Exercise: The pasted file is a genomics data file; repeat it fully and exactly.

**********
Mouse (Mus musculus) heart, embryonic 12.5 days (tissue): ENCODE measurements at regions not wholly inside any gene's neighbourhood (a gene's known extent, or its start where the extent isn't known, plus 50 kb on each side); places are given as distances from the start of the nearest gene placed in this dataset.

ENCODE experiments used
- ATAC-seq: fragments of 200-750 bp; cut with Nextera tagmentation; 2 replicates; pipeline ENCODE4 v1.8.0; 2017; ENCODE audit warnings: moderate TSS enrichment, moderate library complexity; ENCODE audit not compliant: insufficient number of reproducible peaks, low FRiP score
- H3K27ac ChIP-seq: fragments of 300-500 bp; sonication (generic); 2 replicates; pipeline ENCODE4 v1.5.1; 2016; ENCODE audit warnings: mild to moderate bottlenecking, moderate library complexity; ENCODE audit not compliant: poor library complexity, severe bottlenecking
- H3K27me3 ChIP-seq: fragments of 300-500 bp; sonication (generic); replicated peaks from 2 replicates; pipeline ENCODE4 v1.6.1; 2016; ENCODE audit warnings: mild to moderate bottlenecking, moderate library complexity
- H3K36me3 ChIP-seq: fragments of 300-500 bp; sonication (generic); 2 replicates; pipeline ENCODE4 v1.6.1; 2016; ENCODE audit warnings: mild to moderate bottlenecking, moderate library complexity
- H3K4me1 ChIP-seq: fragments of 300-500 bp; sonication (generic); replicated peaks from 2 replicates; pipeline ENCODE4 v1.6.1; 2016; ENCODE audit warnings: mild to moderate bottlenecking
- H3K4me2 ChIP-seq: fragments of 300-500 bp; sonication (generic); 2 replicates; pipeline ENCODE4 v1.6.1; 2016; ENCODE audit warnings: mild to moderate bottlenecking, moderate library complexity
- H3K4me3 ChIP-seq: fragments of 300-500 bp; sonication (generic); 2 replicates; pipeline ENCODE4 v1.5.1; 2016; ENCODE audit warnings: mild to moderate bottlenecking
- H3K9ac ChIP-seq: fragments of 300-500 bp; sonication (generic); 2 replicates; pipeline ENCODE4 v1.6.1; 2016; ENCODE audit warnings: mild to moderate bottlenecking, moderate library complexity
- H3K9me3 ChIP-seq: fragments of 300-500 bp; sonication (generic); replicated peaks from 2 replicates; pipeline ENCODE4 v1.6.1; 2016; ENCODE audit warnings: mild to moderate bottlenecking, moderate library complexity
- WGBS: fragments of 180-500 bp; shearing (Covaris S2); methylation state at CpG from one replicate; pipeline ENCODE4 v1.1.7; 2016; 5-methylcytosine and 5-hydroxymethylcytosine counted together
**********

Mouse (Mus musculus) heart, embryonic 12.5 days (tissue): ENCODE measurements at regions not wholly inside any gene's neighbourhood (a gene's known extent, or its start where the extent isn't known, plus 50 kb on each side); places are given as distances from the start of the nearest gene placed in this dataset.

ENCODE experiments used
- ATAC-seq: fragments of 200-750 bp; cut with Nextera tagmentation; 2 replicates; pipeline ENCODE4 v1.8.0; 2017; ENCODE audit warnings: moderate TSS enrichment, moderate library complexity; ENCODE audit not compliant: insufficient number of reproducible peaks, low FRiP score
- H3K27ac ChIP-seq: fragments of 300-500 bp; sonication (generic); 2 replicates; pipeline ENCODE4 v1.5.1; 2016; ENCODE audit warnings: mild to moderate bottlenecking, moderate library complexity; ENCODE audit not compliant: poor library complexity, severe bottlenecking
- H3K27me3 ChIP-seq: fragments of 300-500 bp; sonication (generic); replicated peaks from 2 replicates; pipeline ENCODE4 v1.6.1; 2016; ENCODE audit warnings: mild to moderate bottlenecking, moderate library complexity
- H3K36me3 ChIP-seq: fragments of 300-500 bp; sonication (generic); 2 replicates; pipeline ENCODE4 v1.6.1; 2016; ENCODE audit warnings: mild to moderate bottlenecking, moderate library complexity
- H3K4me1 ChIP-seq: fragments of 300-500 bp; sonication (generic); replicated peaks from 2 replicates; pipeline ENCODE4 v1.6.1; 2016; ENCODE audit warnings: mild to moderate bottlenecking
- H3K4me2 ChIP-seq: fragments of 300-500 bp; sonication (generic); 2 replicates; pipeline ENCODE4 v1.6.1; 2016; ENCODE audit warnings: mild to moderate bottlenecking, moderate library complexity
- H3K4me3 ChIP-seq: fragments of 300-500 bp; sonication (generic); 2 replicates; pipeline ENCODE4 v1.5.1; 2016; ENCODE audit warnings: mild to moderate bottlenecking
- H3K9ac ChIP-seq: fragments of 300-500 bp; sonication (generic); 2 replicates; pipeline ENCODE4 v1.6.1; 2016; ENCODE audit warnings: mild to moderate bottlenecking, moderate library complexity
- H3K9me3 ChIP-seq: fragments of 300-500 bp; sonication (generic); replicated peaks from 2 replicates; pipeline ENCODE4 v1.6.1; 2016; ENCODE audit warnings: mild to moderate bottlenecking, moderate library complexity
- WGBS: fragments of 180-500 bp; shearing (Covaris S2); methylation state at CpG from one replicate; pipeline ENCODE4 v1.1.7; 2016; 5-methylcytosine and 5-hydroxymethylcytosine counted together